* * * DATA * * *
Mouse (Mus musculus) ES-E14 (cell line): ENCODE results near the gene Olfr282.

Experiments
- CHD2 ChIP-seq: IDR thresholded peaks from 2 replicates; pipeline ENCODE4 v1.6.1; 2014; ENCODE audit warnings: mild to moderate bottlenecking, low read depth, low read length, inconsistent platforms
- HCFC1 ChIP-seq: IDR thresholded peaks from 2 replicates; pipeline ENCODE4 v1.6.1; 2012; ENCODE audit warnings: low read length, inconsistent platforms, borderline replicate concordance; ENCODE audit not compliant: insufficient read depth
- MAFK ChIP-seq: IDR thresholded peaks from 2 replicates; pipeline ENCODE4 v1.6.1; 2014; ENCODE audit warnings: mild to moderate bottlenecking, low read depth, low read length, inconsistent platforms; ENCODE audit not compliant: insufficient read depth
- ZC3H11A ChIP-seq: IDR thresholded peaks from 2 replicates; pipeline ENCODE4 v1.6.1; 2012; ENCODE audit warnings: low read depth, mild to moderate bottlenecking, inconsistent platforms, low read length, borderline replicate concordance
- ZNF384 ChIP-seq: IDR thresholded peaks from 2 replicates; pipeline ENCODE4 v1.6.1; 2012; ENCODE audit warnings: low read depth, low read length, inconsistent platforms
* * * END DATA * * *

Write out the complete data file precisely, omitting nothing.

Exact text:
Mouse (Mus musculus) ES-E14 (cell line): ENCODE results near the gene Olfr282.

Experiments
- CHD2 ChIP-seq: IDR thresholded peaks from 2 replicates; pipeline ENCODE4 v1.6.1; 2014; ENCODE audit warnings: mild to moderate bottlenecking, low read depth, low read length, inconsistent platforms
- HCFC1 ChIP-seq: IDR thresholded peaks from 2 replicates; pipeline ENCODE4 v1.6.1; 2012; ENCODE audit warnings: low read length, inconsistent platforms, borderline replicate concordance; ENCODE audit not compliant: insufficient read depth
- MAFK ChIP-seq: IDR thresholded peaks from 2 replicates; pipeline ENCODE4 v1.6.1; 2014; ENCODE audit warnings: mild to moderate bottlenecking, low read depth, low read length, inconsistent platforms; ENCODE audit not compliant: insufficient read depth
- ZC3H11A ChIP-seq: IDR thresholded peaks from 2 replicates; pipeline ENCODE4 v1.6.1; 2012; ENCODE audit warnings: low read depth, mild to moderate bottlenecking, inconsistent platforms, low read length, borderline replicate concordance
- ZNF384 ChIP-seq: IDR thresholded peaks from 2 replicates; pipeline ENCODE4 v1.6.1; 2012; ENCODE audit warnings: low read depth, low read length, inconsistent platforms